The slightly less obvious point, that seems to be made less frequently, is that sex cannot possibly fall into category one (earned rights), because there are no conditions you could ever fulfil that would be sufficient to ‘earn’ you some sex. We know that there are certain things that are necessary in order to have sex, but we often confuse the difference between ‘necessary’ and ‘sufficient’. Necessary conditions: things you absolutely have to do in order to put yourself in the running for something. Sufficient: something that – on its own – is enough to guarantee you that thing. The difference between ‘necessary’ and ‘sufficient’ conditions is vital, often confused, and frequently ignored.
Let’s go back to the A grade again. In order to get it you need to write all the correct answers. That’s a necessary condition. But it’s not sufficient – if you write down all of the correct answers but don’t hand your paper in on time, you no more deserve the A than you deserve to fly to the moon.
The problem with a lot of the discourse around sex is that many many people confuse necessary and sufficient conditions – they know that they should treat someone nicely if they want to have sex with them, then they make the erroneous leap of assuming that because they’ve been nice they have somehow earned the sex.
That’s the key difference between sex and an A grade: although there absolutely is a set of necessary conditions, you can fulfil every single one of them and it can still not be sufficient.
It’s not just the bad guys
The reason I’m writing this, rather than any other blog, today is because I wanted to pin down the problem beyond just my general rage and discomfort. I could talk about misogynist extremism, and how it’s wrong for men to think they are ‘entitled’ to sex. I could rage out about the prevalence of men who hate women and the easy excuses we try to give them when what they’re saying is awful and unforgivable. But the vast majority of men would respond with “so what? I don’t feel like I’m entitled to anything. I’m not like those other guys.”
And sure, most men aren’t going to shoot women because of an openly-held belief that they have a right to women’s bodies. But many people do make the mistake of assuming that – if you have fulfilled a certain set of necessary conditions, then that in itself is sufficient to have earned some sex. It’s incredibly apparent in so much of our discourse, and being able to formulate exactly why it’s wrong (beyond the statement ‘it’s hateful’) means we can apply it to broader scenarios, and explain to people exactly what it is about their attitude towards sex that needs to change. Most people don’t relate to the bad guys, but most people are influenced by these common mistaken beliefs.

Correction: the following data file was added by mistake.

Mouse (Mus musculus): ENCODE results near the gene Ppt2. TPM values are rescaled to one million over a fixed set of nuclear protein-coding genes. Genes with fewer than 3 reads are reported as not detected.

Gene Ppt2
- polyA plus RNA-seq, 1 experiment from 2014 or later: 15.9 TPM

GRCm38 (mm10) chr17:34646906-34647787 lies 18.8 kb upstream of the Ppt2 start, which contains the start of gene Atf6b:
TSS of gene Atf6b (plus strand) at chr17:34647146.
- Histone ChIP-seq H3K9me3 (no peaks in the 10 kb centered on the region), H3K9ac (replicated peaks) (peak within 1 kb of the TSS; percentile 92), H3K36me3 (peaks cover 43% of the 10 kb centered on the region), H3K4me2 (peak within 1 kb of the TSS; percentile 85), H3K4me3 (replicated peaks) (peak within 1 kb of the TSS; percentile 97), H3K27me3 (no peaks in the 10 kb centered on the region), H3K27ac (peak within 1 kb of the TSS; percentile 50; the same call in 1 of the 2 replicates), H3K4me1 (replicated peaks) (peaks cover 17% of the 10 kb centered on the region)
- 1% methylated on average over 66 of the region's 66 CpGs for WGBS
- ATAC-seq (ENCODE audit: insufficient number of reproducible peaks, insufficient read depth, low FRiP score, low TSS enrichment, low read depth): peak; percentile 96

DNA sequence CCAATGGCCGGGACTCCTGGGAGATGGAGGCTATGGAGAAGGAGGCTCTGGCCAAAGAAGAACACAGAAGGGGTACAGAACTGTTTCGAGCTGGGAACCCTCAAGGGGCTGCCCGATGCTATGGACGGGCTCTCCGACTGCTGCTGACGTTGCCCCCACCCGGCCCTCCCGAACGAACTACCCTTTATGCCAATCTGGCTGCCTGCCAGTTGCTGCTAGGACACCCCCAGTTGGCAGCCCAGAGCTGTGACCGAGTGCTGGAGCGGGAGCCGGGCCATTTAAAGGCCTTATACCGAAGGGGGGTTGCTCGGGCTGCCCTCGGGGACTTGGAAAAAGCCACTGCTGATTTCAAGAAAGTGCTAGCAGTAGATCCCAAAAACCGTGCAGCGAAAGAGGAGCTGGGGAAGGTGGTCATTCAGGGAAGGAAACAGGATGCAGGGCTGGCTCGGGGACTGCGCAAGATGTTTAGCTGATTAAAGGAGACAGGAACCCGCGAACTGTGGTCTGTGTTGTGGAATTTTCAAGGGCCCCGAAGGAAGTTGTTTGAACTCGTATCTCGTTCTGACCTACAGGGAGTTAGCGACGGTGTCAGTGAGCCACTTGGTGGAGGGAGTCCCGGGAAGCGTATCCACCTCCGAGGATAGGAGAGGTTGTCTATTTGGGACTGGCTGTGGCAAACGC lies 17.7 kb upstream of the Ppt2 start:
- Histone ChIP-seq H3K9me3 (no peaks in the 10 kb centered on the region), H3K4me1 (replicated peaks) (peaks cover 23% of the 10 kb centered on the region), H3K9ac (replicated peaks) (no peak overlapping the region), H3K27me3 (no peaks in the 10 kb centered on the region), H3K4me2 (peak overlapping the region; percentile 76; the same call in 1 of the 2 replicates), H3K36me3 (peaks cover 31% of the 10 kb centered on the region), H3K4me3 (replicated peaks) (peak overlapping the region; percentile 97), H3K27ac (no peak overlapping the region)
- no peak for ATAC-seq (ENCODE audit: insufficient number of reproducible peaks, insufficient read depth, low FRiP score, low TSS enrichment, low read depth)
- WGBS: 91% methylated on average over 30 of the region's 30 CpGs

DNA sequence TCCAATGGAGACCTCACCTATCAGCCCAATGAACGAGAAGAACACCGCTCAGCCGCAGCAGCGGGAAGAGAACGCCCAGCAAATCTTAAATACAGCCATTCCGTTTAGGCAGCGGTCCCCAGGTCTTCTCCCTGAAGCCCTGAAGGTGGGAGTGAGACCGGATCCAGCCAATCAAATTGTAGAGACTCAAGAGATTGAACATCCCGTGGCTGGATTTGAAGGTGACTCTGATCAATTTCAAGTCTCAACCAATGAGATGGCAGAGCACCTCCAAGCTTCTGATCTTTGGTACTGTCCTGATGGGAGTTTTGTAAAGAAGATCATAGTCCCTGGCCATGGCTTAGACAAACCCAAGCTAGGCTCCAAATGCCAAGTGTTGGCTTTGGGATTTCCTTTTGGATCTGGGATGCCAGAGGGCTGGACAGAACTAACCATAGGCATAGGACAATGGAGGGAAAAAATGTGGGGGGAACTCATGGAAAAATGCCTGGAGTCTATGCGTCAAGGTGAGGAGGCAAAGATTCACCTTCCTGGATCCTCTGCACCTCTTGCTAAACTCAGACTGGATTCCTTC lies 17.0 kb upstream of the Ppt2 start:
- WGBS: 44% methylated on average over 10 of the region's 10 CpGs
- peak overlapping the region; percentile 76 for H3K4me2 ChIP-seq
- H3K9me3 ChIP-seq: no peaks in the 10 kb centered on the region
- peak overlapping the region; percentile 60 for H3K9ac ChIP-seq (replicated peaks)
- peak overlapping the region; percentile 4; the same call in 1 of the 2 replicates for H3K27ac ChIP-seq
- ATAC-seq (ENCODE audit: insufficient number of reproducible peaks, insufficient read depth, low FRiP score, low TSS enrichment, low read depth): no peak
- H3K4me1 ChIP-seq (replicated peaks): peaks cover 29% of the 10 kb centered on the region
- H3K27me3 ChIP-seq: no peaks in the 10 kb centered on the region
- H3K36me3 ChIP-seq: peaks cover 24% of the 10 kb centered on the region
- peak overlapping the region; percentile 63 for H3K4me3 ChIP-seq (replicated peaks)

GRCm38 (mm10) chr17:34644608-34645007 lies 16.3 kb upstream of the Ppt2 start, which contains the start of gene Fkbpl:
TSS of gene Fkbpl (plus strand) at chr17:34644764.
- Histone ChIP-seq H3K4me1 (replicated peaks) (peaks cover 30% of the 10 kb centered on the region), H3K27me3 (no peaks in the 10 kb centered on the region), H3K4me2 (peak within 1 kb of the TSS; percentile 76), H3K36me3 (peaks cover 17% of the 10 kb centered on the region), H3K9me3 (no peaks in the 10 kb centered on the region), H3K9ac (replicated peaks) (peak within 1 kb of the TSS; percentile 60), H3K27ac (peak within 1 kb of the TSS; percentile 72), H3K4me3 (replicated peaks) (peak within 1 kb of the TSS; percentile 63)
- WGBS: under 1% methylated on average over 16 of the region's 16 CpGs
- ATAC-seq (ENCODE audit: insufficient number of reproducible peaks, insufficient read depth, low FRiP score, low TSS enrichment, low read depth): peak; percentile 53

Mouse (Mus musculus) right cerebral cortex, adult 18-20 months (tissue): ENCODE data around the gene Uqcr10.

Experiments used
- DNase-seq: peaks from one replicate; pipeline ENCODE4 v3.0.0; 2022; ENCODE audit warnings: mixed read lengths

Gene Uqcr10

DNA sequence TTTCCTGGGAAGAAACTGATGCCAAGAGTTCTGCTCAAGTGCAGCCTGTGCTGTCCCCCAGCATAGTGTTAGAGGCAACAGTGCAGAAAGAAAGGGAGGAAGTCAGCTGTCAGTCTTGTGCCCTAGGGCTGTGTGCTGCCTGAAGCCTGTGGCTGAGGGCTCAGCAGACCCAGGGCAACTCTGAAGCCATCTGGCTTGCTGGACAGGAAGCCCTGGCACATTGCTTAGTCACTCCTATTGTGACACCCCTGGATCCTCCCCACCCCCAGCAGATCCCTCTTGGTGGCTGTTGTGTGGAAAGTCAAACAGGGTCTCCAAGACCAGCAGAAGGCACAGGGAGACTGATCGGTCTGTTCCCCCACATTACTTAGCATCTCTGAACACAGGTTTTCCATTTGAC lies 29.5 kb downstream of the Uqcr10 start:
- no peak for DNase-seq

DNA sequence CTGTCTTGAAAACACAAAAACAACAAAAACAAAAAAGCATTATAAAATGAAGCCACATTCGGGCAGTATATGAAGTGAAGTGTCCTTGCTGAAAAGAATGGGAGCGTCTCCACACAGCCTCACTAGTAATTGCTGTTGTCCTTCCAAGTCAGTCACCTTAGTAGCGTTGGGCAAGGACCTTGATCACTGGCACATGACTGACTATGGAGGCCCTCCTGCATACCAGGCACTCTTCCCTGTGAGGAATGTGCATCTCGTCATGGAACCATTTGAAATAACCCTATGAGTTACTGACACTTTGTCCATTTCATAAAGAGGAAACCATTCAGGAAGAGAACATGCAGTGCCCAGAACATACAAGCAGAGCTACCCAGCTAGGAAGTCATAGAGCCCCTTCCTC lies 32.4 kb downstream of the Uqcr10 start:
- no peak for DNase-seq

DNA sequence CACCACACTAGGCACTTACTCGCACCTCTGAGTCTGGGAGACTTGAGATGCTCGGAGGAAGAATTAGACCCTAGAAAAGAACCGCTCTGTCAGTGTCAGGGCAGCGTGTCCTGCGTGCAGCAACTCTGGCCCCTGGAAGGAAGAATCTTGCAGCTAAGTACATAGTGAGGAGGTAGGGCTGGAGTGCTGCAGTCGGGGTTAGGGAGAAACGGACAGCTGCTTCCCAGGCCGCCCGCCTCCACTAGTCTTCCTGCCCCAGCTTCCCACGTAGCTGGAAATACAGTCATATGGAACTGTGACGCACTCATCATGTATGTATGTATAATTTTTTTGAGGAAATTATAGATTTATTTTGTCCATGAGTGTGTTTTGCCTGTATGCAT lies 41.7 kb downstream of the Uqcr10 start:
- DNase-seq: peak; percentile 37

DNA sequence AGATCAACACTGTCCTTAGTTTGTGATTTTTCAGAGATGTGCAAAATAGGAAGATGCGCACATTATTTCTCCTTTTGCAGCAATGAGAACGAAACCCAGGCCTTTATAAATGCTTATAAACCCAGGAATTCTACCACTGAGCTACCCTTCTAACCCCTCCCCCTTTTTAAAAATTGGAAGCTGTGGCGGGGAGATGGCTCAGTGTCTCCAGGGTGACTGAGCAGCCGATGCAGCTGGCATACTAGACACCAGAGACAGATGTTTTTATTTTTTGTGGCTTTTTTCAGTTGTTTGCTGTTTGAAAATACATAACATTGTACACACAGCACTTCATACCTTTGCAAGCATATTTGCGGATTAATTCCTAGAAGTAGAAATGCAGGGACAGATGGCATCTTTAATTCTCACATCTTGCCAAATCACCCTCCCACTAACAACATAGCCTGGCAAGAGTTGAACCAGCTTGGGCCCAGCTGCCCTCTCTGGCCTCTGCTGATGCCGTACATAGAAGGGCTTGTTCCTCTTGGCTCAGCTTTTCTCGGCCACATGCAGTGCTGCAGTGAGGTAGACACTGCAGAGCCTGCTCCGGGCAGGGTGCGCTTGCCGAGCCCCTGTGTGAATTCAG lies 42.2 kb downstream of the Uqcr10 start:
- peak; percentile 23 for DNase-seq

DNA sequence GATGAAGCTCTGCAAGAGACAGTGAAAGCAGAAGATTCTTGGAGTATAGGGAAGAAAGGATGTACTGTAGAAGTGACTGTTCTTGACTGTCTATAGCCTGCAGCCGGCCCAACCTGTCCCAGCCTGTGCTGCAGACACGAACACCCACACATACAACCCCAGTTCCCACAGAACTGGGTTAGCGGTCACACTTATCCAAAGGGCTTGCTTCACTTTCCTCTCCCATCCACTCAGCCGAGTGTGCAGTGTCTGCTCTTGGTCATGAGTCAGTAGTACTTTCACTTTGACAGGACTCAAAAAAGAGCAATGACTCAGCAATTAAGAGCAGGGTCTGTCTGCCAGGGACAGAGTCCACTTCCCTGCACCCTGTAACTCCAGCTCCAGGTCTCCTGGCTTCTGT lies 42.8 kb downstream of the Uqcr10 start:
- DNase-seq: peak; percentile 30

Whether it’s problem pages that tell you how to ‘get’ your partner to fulfil your fantasies, pick-up artists (or agony aunts/uncles) that tell you a certain set of rules will guarantee you get laid, or telling someone that their partner is being unfair when they don’t do a particular thing: we talk like this a lot. And we need to stop.
If you think you have never been guilty of these assumptions, think again. While considering examples for this blog post, I came up with a fair few times when people I know and like have been guilty of this error one point or another. In fact, I am sure that I have – when sympathising with friends who have been recently rejected by someone they’ve tried really hard to impress, for instance. I’ve probably done it here occasionally too – while I will never tell you that you deserve sex from someone, I do sometimes offer advice on how to encourage someone to fulfil your fantasies without adding that extra caveat: ‘you can try this, but you might still fail, because no one is ever obliged to do what you want.’
So no, men aren’t all buying guns and getting ready to shoot women: but it’s not really helpful to state that as a response to this particular incident. A more complicated and urgent truth is that we often discuss sex as if it’s an earned right, that you achieve by fulfilling a set of conditions. And while you do need to fulfil certain conditions in order to have sex with someone, assuming these conditions are sufficient as well as necessary is incredibly dangerous.
We’re not all picking up guns, but many of us are discussing sex as if it’s a just reward for hard work. An earned right. An A grade.